Fences protect the habitat along the trails, including the hillside to the right, which is scored with unsanctioned paths. When I hiked here in July I flushed a hawk off of a boulder and then, a moment later, scared away two deer. On more than one occasion in this section of the park I have watched a huge jackrabbit bound off into the grassland. Look to the left for good displays of fragrant fritillary in March. The trail winds slightly uphill to a signed junction at 1.55 miles. Turn right and remain on Serpentine Loop Trail.
In spring, the sides of the trail are carpeted with native wildflowers that thrive in the serpentine soil. You might see owl's clover, blue-eyed grass, bluedicks, goldenfields, creamcups, tidytips, larkspur, checker-bloom, and many more. This is one of the best, and most accessible locations for wildflowers in the bay area, and is also home to endangered butterflies. Serpentine Loop Trail gently descends to the west, with nice views to the forested slopes of the Santa Cruz Mountains. At 1.77 miles, a connector to Clarkia Trail sets off to the left at a signed junction. Turn right on Serpentine Loop Trail.
The trail skirts the chaparral-studded slopes of Edgewood's highest hill. Sporadic clumps of coyote brush, California coffeeberry, poison oak, toyon, and gooseberry line Serpentine Loop Trail. Park staff has been mowing the grassland, an attempt to contain a yellow star thistle invasion, and several interpretive signs explain the project. Traffic noise from Interstate 280 is unavoidable, and as you head north vehicles are visible as well.At 2.38 miles, you'll reach a signed junction and information kiosk. The trail to the left leaves the park and passes under the highway, leading to Edgewood Road (and continuing to Cañada Road).Continue straight on Serpentine Loop Trail.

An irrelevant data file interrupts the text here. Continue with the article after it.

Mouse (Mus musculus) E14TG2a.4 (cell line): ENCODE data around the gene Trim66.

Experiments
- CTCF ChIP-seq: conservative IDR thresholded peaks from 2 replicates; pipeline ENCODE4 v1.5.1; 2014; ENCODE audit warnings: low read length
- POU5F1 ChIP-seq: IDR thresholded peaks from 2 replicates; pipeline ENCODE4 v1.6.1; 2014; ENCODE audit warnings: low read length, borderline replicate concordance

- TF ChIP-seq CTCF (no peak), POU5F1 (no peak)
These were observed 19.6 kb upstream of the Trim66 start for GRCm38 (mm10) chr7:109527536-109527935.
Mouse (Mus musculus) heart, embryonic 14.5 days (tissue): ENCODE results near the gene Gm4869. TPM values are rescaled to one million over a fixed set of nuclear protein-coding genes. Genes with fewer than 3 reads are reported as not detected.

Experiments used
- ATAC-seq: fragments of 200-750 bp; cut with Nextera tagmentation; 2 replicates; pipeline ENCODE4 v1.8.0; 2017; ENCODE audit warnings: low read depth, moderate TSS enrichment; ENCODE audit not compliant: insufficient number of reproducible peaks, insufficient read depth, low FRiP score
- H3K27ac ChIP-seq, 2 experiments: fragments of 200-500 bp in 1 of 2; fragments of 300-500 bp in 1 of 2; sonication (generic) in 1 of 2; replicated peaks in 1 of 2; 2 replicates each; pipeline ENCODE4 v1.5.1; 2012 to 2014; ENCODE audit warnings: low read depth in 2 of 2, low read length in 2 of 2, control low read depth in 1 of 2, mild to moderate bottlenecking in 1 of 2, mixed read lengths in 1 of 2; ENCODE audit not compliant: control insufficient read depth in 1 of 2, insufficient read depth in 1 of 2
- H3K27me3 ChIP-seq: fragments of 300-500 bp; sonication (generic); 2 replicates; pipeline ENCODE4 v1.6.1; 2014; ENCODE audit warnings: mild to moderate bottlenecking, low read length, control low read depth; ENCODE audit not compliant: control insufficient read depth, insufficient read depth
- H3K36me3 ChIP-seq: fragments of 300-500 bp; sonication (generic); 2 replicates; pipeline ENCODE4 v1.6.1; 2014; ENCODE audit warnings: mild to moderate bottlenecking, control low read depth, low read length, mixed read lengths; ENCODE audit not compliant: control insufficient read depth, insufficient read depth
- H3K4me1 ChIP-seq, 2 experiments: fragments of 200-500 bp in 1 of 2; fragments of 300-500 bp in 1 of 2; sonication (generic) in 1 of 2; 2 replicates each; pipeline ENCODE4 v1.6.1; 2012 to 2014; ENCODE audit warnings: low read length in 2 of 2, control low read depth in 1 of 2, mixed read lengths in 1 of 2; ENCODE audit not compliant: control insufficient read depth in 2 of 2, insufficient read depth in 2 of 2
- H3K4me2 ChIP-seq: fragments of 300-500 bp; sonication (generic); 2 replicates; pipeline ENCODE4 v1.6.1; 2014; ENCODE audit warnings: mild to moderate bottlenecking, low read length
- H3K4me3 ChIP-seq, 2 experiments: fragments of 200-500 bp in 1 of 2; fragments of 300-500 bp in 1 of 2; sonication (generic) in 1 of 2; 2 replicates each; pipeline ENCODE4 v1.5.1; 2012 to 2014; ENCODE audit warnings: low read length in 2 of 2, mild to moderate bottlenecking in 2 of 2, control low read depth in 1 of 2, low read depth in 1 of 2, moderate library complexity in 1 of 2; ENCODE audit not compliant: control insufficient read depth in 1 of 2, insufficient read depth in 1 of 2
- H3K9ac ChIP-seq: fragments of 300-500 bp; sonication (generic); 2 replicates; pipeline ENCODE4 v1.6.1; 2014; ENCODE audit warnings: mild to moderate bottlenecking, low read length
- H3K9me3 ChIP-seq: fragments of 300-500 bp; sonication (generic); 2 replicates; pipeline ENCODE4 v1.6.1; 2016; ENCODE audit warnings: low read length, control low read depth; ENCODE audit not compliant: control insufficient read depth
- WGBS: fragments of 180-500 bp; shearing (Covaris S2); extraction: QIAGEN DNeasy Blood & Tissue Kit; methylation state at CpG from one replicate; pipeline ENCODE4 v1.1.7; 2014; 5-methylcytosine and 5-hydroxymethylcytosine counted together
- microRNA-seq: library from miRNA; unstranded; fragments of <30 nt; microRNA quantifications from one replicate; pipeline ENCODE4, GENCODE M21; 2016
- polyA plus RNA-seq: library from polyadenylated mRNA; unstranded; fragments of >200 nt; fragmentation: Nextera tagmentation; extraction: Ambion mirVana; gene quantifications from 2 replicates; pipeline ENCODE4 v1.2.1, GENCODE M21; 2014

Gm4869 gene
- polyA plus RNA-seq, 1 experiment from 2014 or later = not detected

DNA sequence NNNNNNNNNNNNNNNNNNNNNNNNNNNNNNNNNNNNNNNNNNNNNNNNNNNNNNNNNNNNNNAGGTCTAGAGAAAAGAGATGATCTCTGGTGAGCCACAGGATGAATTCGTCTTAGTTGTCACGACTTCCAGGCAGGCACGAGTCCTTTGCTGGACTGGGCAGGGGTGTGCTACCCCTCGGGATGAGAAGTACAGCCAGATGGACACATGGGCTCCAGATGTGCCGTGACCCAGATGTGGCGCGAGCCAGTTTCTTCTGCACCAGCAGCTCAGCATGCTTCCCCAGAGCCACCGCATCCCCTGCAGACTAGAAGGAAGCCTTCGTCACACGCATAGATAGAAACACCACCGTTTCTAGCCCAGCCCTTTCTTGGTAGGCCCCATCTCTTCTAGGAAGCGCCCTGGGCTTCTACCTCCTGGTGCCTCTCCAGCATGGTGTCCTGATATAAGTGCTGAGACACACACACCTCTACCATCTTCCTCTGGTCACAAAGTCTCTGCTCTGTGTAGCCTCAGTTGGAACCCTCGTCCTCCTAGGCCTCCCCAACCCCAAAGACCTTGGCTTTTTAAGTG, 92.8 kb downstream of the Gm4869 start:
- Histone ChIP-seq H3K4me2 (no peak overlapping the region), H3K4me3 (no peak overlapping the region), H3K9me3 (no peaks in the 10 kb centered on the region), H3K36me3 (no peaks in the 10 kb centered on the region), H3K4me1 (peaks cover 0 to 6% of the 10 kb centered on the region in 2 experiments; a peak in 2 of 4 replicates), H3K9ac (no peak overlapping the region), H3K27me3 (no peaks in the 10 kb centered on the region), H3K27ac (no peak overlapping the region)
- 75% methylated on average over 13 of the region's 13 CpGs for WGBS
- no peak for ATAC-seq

Two junctions are reached in quick succession. The first, at 2.43 miles, heads uphill to the right to Ridgeview Trail. Next comes Edgewood Trail, to the left at 2.57 miles. Continue straight on Serpentine Loop Trail at both junctions.
The wide trail curves east and climbs gently, reaching a flat grassland plateau. At 2.83 miles, Serpentine Loop Trail veers right at a signed junction with the Service Road (identified as Old Stage Road on some maps). Bear left onto the Service Road.
The broad dirt trail is open to hikers and equestrians only. In spring, the grassland is full of blooming wildflowers, including pink farewell-to-spring, yellow California buttercups, suncups, and goldenfields, white popcorn flower, and orange California poppy. The Service Road heads downhill to the north, offering views to Pulgas Ridge. A sign encourages you to stay on the trail. At 3.12 miles, turn right at an unmarked junction(there's a post but no trail signs).
The narrow path winds along the edge of the meadow, past a large rock outcrop, and joins Sylvan Trail at 3.34 miles. Take Sylvan Trail left (east) towards the parking lot.
Like the other leg of the loop, Sylvan Trail is open to hikers only. A gradual descent on switchbacks takes you back into the woods, mostly California bay and coast live oaks, with some madrone and buckeye. Look for prickly-stemmed gooseberry, toyon, and in the spring, zigadene, hound's tongue, and shooting stars growing close to the ground. As I hiked downhill here in July 2001, an emergency vehicle, siren blaring, could be heard on nearby Edgewood Road. As the siren screamed, a coyote (close by but obscured by the woods) responded, with a distinctive yip and then howl. At the previously encountered junction, at 2.71 miles, take the trail left and retrace your steps to the parking lot.